National Conference: The Imperativeness Of The Moment,By Sampson Ikemitang



For over a decade, Nigerians have continued to clamour for a Sovereign National Conference (SNC), a platform which is believed would avail them opportunity to discuss over the table burning issues affecting their existence in the Nigerian State with a view to charting the possible way out of the logjam.

President Jonathan, poised to respond to the yearning and aspirations of the people, has inaugurated a-13 man Advisory Committee with a mandate to working out modalities cum making recommendations for the convocation of a National Conference without a no-go-area clause as it was the case with his predecessors.

Indeed, it is worthy of note that President Jonathan is all-out to make the difference. He has promised to transform the country, give it a new sense of direction and make it to consolidate its image on the world stage through an enduring peace at the home front.

It is pertinent to highlight that successive administrations have in the past attempted to organize national confabs. For instance, the late Gen. Sani Abacha and former President, Chief Olusegun Obasanjo. But efforts by both administrations to manage and sustain the outcome of the confabs were unyielding because the entire process was shrouded in controversy and suspicions, following several no-go- area clauses. As a result, the citizenry had grave misgivings. This eventually stalled their participation and the outcome was a nightmare.

While some see the proposed national dialogue as a welcome development, others view it as mere waste of time, energy and resources. Whatever is the case, one would have thought that every well- meaning Nigerian will rally round the president, give him the necessary support he deserves, in his quest to turn things around and deepen the unity of the country. But on the contrary, some elder statesmen prefer to play to the gallery, thereby fanning the embers of disunity and extremism as they described the planned conference as diversionary, ill-timed and above all, questioned the sincerity of the president to implement the outcome of the conference.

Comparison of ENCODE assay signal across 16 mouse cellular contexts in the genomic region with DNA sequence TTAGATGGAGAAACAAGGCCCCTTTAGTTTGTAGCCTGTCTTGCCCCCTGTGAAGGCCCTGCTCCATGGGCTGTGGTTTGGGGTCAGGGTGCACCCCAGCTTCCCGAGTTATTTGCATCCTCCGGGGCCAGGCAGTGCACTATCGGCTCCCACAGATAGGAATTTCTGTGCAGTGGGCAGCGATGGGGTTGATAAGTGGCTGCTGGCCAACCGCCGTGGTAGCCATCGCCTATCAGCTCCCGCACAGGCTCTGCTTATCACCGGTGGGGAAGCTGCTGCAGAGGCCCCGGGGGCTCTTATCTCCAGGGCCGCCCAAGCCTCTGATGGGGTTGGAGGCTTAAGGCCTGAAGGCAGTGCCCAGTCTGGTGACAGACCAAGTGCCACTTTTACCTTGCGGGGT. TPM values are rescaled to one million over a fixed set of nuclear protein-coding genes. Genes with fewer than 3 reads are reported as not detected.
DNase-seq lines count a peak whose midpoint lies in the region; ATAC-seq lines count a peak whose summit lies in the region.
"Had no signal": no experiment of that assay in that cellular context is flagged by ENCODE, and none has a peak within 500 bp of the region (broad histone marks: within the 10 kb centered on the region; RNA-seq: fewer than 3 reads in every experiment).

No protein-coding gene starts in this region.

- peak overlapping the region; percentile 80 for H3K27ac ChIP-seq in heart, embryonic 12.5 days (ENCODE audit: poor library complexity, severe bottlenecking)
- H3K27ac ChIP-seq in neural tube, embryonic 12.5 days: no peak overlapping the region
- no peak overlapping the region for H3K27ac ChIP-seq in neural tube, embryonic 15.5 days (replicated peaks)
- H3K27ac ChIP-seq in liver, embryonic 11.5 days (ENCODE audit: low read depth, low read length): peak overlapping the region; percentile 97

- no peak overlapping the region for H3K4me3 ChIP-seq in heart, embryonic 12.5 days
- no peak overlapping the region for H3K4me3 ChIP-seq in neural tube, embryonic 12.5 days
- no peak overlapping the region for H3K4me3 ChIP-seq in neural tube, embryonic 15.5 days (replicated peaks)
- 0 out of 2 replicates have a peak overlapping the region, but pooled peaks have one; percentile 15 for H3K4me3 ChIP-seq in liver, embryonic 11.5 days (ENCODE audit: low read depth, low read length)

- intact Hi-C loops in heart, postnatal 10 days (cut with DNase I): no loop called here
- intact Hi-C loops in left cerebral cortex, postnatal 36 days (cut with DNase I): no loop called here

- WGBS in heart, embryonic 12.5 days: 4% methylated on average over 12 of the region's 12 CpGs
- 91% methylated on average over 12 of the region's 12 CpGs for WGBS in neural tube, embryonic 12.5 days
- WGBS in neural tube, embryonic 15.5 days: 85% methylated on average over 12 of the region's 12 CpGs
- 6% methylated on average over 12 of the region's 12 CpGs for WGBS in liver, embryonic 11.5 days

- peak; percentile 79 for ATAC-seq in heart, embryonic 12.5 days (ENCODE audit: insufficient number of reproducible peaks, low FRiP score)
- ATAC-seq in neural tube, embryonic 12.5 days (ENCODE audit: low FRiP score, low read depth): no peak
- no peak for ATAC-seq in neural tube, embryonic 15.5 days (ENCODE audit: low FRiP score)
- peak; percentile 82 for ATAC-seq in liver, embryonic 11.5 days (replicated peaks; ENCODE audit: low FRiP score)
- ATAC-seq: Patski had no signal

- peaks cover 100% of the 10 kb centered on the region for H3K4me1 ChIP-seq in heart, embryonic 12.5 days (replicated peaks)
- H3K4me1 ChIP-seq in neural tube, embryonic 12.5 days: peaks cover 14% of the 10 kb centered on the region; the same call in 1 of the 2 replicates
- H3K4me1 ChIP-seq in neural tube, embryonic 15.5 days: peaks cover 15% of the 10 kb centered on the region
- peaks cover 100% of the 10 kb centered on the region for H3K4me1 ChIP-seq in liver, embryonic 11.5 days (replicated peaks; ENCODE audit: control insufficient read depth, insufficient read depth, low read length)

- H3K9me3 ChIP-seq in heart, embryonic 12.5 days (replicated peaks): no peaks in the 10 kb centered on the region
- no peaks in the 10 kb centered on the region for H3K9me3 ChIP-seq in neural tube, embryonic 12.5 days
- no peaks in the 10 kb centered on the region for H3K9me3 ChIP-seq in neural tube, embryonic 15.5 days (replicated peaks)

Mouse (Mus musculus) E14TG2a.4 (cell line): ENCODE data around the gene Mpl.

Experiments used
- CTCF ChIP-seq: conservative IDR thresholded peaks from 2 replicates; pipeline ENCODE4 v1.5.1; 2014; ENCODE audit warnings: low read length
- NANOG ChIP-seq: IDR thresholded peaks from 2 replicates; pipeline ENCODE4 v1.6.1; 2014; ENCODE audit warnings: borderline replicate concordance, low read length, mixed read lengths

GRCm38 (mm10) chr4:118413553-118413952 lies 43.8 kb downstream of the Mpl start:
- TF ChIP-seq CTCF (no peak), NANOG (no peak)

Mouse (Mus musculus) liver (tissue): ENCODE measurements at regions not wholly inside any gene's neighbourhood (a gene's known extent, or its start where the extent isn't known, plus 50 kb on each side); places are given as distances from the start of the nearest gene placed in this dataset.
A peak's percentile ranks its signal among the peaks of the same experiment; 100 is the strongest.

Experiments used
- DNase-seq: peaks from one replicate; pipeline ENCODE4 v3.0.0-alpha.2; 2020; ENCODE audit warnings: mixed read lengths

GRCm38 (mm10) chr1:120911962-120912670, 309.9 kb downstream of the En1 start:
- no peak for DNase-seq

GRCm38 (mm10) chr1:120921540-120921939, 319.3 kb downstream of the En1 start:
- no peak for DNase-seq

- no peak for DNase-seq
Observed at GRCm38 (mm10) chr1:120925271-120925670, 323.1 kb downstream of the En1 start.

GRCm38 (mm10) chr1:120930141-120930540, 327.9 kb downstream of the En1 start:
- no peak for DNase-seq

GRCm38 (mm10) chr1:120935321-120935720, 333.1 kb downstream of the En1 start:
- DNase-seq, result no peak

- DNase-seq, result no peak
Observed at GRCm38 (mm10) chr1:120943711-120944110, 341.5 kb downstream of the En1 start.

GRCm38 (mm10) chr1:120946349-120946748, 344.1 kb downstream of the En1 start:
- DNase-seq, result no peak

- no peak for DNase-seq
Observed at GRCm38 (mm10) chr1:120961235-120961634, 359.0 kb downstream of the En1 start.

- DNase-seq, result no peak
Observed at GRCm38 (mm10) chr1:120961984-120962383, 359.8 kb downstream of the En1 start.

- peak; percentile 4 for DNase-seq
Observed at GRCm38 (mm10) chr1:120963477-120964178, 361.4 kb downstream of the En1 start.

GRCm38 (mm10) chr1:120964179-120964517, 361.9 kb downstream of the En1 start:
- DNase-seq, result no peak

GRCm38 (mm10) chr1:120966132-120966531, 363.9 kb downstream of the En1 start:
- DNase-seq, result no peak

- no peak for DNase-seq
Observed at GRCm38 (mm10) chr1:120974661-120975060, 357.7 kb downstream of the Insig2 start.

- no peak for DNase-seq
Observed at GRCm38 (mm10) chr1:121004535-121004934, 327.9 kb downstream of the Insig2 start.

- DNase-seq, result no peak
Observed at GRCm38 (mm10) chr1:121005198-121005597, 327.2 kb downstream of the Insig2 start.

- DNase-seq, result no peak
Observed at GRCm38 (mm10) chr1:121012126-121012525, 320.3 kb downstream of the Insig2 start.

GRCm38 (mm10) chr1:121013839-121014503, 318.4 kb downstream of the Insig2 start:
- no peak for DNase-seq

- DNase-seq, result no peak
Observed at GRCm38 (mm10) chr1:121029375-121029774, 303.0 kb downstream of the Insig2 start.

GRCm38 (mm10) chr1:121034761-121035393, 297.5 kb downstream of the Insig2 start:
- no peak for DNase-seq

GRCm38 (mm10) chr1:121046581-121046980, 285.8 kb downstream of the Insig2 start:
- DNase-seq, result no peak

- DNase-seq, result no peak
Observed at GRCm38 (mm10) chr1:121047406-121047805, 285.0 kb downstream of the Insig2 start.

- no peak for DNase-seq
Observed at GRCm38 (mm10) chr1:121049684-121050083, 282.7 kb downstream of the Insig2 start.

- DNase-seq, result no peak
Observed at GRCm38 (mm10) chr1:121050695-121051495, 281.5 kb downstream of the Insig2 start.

In fact, when I heard one of the political juggernauts of our time asking for a Sovereign National Conference (SNC), one cannot but wonder whose agenda he is pushing for. Is it the country or self? This is because calling for a Sovereign National Conference side by side the National Assembly to say the least, would mean anarchy-the breakdown of law and order. The pertinent question to ask is who will oversee the other if both are allowed to assume sovereign status?
President Jonathan in his Eld-el-kabir message said: “Those who continue to say that the initiative is diversionary or aimed at promoting certain political ambition are in error”. I agree wholeheartedly with Mr. President. If not, why should people begin to speculate the likely colour of the rain water on mere formation of the cloud? I stand to be corrected. But, this is practically impossible.
It cannot be gainsaid that since independence, this is the first time a Nigerian leader has called for a National Dialogue/Conference without a no-go-area clause. Therefore, Mr. President should at least, be commended for his bold and courageous step, rather than casting aspersions on such a no mean feat, in a bid to scoring cheap political point.

However, In a move to allay the fears and suspicions of pessimists towards the proposed National Conference, the president has maintained that: “The decision is in line with his avowed commitment and firm belief in the right to freedom of expression and the right of all people in a democracy to make choices on how they wish to live and be governed that I recently announced plans for an orderly national conversation on our problems and challenges”.

Pundits have however, expressed latent fears that the outcome of the planned conference may go the same way of others, and or be watered down by the National Assembly when it’s taken to them for ratification. Therefore, they opined that Mr. President should as quickly as possible move to amend section 9 of the 1999 constitution which vests in the National Assembly the power to ratify. According to them, this would pave way for the outcome of the proposed dialogue to be voted by the people in a referendum.

My take is that all Nigerians are enjoined to embrace the dialogue and think beyond the shell of ethnic jingoism, sectionalism, parochialism, religious bigotry and political sentimentality.

We must set aside all forms of acrimonies, discuss our bottled hostilities and bitterness that have been allowed to fester over the years and now threaten to shred our corporate identity, with a view to ascertaining lasting peace and social justice for sustainable economic growth and development.

The unity of our dear country remains sacrosanct and non-negotiable. It is our democratic right to participate in every platform, such as the planned conference which is aimed at consolidating the gains of the country and navigating solutions to our socio-economic and political quagmire for the future good of our nation and generations yet unborn. Nigerians are implored to give the dialogue a chance.

Sampson Ikemitang writes from Abuja.

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